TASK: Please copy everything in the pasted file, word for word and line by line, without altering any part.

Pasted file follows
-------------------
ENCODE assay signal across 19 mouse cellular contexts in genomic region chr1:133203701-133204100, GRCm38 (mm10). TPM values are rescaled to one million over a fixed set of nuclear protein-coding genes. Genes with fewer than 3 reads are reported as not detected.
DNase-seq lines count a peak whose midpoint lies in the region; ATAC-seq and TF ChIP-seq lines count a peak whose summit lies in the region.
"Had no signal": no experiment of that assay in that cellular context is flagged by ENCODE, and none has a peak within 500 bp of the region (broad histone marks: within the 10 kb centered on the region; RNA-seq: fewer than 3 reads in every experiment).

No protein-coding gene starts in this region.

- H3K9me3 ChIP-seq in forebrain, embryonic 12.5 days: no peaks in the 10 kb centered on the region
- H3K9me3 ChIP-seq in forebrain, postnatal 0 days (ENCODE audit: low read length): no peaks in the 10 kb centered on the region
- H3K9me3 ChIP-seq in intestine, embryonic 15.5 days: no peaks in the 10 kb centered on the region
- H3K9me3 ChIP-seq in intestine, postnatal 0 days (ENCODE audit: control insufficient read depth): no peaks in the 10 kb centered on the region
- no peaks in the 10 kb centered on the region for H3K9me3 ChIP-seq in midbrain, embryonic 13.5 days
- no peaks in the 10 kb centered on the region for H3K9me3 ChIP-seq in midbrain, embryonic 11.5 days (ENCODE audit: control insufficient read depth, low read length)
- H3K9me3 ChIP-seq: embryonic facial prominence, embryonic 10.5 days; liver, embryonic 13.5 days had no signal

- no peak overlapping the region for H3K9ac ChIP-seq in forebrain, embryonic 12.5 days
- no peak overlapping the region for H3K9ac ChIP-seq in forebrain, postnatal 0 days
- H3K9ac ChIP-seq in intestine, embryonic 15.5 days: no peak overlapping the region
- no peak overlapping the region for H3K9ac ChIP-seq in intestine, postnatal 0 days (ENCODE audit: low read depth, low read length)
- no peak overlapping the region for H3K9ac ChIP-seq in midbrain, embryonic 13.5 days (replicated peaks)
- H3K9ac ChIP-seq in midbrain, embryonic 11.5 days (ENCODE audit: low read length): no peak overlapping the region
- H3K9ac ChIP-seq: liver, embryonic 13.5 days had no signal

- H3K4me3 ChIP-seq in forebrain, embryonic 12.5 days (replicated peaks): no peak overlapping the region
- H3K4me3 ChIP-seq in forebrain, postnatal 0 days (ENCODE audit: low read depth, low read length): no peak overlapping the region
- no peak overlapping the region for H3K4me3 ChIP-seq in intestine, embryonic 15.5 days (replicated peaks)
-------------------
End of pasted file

ENCODE assay signal across 19 mouse cellular contexts in genomic region chr1:133203701-133204100, GRCm38 (mm10). TPM values are rescaled to one million over a fixed set of nuclear protein-coding genes. Genes with fewer than 3 reads are reported as not detected.
DNase-seq lines count a peak whose midpoint lies in the region; ATAC-seq and TF ChIP-seq lines count a peak whose summit lies in the region.
"Had no signal": no experiment of that assay in that cellular context is flagged by ENCODE, and none has a peak within 500 bp of the region (broad histone marks: within the 10 kb centered on the region; RNA-seq: fewer than 3 reads in every experiment).

No protein-coding gene starts in this region.

- H3K9me3 ChIP-seq in forebrain, embryonic 12.5 days: no peaks in the 10 kb centered on the region
- H3K9me3 ChIP-seq in forebrain, postnatal 0 days (ENCODE audit: low read length): no peaks in the 10 kb centered on the region
- H3K9me3 ChIP-seq in intestine, embryonic 15.5 days: no peaks in the 10 kb centered on the region
- H3K9me3 ChIP-seq in intestine, postnatal 0 days (ENCODE audit: control insufficient read depth): no peaks in the 10 kb centered on the region
- no peaks in the 10 kb centered on the region for H3K9me3 ChIP-seq in midbrain, embryonic 13.5 days
- no peaks in the 10 kb centered on the region for H3K9me3 ChIP-seq in midbrain, embryonic 11.5 days (ENCODE audit: control insufficient read depth, low read length)
- H3K9me3 ChIP-seq: embryonic facial prominence, embryonic 10.5 days; liver, embryonic 13.5 days had no signal

- no peak overlapping the region for H3K9ac ChIP-seq in forebrain, embryonic 12.5 days
- no peak overlapping the region for H3K9ac ChIP-seq in forebrain, postnatal 0 days
- H3K9ac ChIP-seq in intestine, embryonic 15.5 days: no peak overlapping the region
- no peak overlapping the region for H3K9ac ChIP-seq in intestine, postnatal 0 days (ENCODE audit: low read depth, low read length)
- no peak overlapping the region for H3K9ac ChIP-seq in midbrain, embryonic 13.5 days (replicated peaks)
- H3K9ac ChIP-seq in midbrain, embryonic 11.5 days (ENCODE audit: low read length): no peak overlapping the region
- H3K9ac ChIP-seq: liver, embryonic 13.5 days had no signal

- H3K4me3 ChIP-seq in forebrain, embryonic 12.5 days (replicated peaks): no peak overlapping the region
- H3K4me3 ChIP-seq in forebrain, postnatal 0 days (ENCODE audit: low read depth, low read length): no peak overlapping the region
- no peak overlapping the region for H3K4me3 ChIP-seq in intestine, embryonic 15.5 days (replicated peaks)